Please note that the cars or exhibit items shown in this database are part of our collection but may not be on display when you visit.
Known affectionately as the “Bugeye” in the US and “Frog-Eye” in the UK, the Mark I Austin-Healey Sprite was an entry level British sports car introduced in 1958. Designers Donald Healey and Leonard Lord saw a chance to fill a gap in the market below the larger and more expensive MGA. Instead of a traditional body-on-frame construction, the Sprite would become the world’s first high-volume unibody sports car. It was marketed as a car small and inexpensive enough that “a chap could keep it in his bike shed.” To keep production costs down, parts were utilized from other British Motor Corporation cars, including the engine and front suspension from the Austin A35 and the rack-and-pinion steering from the Morris Minor.
BMC’s Competition Department entered the Sprite into competition starting in 1958. It won its class at the 1958 Alpine Rally. In 1959, the Sprite achieved a 1-2-3 finish in its class at Sebring, followed by a 6th place finish in its class at the Targa Florio later that year. In 1960 and ‘61, Sprites won class victories in many events including Sebring and Le Mans, piloted by well-known drivers such as Walt Hansgen, Bruce McLaren, and Pat and Stirling Moss. Mark I Sprites are still often seen in amateur competition today, sixty years after its introduction.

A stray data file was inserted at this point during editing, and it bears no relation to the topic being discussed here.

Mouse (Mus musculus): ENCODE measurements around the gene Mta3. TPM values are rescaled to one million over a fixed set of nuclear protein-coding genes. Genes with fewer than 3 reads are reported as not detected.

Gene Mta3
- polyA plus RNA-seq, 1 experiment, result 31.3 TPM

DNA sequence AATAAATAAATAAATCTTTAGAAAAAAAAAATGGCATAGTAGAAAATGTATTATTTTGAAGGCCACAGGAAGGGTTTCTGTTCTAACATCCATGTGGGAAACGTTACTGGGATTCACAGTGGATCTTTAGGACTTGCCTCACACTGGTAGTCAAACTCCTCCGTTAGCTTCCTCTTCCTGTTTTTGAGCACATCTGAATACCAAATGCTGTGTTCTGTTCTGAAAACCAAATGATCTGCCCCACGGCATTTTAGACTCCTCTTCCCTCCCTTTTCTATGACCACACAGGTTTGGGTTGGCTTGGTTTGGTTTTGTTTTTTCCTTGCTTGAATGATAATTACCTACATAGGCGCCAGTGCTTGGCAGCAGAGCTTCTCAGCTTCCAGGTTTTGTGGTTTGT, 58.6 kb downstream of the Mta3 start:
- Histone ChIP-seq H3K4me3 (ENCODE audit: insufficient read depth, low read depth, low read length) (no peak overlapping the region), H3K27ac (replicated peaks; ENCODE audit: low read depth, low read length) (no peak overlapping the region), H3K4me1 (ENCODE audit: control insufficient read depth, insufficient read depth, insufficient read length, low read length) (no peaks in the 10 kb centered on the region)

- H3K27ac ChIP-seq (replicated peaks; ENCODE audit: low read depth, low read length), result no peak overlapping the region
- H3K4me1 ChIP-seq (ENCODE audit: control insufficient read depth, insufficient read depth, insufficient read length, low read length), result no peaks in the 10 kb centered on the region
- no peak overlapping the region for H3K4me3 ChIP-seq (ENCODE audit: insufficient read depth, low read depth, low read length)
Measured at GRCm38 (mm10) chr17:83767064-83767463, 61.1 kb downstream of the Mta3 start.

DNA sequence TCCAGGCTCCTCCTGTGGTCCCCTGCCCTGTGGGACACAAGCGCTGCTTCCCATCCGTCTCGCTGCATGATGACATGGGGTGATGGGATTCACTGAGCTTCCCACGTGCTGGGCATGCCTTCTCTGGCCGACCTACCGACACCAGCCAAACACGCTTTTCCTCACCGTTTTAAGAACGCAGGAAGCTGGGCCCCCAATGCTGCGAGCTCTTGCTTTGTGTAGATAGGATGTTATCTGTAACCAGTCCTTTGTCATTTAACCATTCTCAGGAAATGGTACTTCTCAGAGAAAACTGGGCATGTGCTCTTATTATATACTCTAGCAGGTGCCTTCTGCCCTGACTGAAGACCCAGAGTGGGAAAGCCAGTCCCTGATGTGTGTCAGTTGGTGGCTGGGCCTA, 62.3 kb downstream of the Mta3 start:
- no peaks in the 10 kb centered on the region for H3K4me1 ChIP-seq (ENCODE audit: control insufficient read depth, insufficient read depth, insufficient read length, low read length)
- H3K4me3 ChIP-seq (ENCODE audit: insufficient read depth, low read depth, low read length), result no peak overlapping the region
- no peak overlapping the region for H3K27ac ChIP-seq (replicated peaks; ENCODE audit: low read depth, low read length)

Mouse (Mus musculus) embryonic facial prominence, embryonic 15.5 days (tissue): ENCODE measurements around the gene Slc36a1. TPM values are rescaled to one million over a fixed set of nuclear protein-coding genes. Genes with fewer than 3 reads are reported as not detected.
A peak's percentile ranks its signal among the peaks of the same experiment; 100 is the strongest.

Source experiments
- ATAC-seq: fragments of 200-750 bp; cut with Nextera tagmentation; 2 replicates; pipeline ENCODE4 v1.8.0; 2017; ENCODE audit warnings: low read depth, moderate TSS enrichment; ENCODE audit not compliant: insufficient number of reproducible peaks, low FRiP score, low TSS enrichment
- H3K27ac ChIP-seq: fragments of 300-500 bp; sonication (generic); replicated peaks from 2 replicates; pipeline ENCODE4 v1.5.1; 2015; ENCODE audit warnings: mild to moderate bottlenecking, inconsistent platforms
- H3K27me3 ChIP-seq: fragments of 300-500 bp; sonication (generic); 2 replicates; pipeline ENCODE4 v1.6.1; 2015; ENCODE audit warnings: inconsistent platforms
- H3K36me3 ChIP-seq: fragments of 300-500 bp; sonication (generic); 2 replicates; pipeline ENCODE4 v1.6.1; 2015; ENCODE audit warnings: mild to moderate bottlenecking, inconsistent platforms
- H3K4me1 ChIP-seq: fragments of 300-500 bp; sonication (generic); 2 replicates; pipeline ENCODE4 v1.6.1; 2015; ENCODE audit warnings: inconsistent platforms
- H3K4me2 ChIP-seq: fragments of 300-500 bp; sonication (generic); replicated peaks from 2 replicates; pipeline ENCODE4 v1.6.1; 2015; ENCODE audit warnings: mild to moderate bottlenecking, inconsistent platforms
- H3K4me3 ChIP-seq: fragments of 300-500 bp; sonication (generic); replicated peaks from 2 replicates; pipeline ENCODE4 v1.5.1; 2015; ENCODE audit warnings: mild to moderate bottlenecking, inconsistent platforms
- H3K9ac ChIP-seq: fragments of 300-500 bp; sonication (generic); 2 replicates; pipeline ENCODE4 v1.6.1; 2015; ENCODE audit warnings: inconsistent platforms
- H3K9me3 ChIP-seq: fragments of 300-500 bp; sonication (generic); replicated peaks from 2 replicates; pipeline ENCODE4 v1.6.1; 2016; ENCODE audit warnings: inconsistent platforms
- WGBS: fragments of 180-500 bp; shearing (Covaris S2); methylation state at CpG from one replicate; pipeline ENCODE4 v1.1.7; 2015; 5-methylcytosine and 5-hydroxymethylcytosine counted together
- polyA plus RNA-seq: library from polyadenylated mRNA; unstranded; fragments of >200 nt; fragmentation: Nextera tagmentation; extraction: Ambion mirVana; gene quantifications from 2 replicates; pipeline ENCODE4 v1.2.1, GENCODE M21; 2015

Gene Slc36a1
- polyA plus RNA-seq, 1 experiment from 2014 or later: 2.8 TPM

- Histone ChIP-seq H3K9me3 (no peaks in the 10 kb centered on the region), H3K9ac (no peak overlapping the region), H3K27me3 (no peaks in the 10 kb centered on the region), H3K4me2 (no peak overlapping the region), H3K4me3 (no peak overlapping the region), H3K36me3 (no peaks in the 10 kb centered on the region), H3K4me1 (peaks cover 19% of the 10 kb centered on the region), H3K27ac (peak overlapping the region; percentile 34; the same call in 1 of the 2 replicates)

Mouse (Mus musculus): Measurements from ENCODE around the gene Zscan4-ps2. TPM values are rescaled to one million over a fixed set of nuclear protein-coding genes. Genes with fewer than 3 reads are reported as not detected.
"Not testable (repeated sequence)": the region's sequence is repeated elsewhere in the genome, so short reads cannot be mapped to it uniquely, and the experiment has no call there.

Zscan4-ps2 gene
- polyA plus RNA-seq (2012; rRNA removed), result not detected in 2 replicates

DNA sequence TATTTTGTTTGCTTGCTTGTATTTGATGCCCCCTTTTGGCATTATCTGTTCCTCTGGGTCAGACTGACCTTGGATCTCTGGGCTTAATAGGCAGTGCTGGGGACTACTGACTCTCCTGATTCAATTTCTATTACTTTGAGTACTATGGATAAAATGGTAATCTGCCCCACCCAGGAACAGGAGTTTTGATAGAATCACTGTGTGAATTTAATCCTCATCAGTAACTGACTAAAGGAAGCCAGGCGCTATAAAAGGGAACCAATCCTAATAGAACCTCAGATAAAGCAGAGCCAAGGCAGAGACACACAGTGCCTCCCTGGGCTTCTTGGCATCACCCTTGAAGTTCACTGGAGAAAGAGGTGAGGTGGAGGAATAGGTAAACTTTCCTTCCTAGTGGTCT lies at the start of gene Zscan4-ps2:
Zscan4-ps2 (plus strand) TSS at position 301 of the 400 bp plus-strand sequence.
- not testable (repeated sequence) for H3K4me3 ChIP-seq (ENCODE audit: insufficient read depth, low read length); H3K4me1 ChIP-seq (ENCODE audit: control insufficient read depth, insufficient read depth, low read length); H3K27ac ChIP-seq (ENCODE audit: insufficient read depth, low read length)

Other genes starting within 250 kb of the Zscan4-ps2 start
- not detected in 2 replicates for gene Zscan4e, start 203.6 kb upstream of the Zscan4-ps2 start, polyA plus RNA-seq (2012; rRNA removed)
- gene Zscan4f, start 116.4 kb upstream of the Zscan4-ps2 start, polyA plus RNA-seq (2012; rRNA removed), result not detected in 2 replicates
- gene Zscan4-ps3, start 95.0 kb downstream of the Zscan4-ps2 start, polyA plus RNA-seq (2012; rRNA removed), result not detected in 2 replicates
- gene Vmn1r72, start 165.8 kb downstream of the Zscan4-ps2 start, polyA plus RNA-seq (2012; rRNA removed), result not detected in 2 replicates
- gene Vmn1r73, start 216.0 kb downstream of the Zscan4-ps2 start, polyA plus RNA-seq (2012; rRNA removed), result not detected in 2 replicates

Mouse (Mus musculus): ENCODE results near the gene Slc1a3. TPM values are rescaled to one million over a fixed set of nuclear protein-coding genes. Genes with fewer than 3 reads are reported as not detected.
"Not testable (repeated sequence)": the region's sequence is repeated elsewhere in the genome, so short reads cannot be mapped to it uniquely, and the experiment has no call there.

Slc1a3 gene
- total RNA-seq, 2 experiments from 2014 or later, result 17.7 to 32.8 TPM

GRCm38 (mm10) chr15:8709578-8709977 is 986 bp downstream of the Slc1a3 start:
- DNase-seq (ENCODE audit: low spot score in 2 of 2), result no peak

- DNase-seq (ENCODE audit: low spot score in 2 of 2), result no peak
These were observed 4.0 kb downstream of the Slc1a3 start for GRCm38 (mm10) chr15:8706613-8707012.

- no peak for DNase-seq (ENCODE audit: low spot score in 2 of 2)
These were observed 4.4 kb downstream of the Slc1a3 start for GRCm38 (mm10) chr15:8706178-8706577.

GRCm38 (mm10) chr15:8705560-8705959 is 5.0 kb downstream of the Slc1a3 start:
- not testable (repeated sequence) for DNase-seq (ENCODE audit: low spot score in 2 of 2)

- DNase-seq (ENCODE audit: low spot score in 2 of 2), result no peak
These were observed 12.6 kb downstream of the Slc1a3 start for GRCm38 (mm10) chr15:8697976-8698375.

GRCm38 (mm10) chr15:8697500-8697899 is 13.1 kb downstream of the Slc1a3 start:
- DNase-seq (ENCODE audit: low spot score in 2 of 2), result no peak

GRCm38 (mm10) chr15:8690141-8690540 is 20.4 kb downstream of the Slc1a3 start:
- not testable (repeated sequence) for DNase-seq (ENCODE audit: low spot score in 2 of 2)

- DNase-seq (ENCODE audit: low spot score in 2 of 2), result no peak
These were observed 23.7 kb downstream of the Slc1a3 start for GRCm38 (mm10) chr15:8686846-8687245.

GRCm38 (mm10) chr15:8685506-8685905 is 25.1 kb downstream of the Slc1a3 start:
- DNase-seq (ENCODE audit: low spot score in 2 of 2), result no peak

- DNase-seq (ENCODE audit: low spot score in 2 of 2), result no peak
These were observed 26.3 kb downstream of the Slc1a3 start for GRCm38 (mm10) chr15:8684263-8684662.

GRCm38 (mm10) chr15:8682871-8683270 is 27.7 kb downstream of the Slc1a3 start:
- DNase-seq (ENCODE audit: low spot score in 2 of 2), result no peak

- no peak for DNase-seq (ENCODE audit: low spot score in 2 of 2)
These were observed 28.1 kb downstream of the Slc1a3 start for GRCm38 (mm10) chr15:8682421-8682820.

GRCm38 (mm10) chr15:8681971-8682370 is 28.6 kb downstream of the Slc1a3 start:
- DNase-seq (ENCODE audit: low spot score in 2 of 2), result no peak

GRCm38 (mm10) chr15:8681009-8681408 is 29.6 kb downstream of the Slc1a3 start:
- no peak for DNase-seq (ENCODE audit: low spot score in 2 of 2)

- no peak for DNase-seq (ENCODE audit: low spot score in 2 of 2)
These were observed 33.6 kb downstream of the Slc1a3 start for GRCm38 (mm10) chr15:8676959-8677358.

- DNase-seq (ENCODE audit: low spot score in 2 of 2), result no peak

The Mark I Sprite seen here has a racing-style headrest behind the driver’s seat, and an unknown aftermarket nose attached to the front of the vehicle, losing its familiar upright headlights and grille. The sloping front end provided better downforce on the racetrack. Many companies offered similar aerodynamic aides.
Manufacturer: Donald Healey Motor Co. Ltd.
Country of Origin: Great Britain
Drivetrain Configuration: Front-engine, rear-wheel drive
Engine: 948cc water-cooled inline-4 cylinder; 43hp
Transmission: 4-speed manual
Top Speed: 82 mph
Years of Production: 1958-1971 (1958-1961 Mark I)
Number Produced: 137,000 total (49,616 Mark I)
Original Cost: £678 in 1958 ($1899 USD)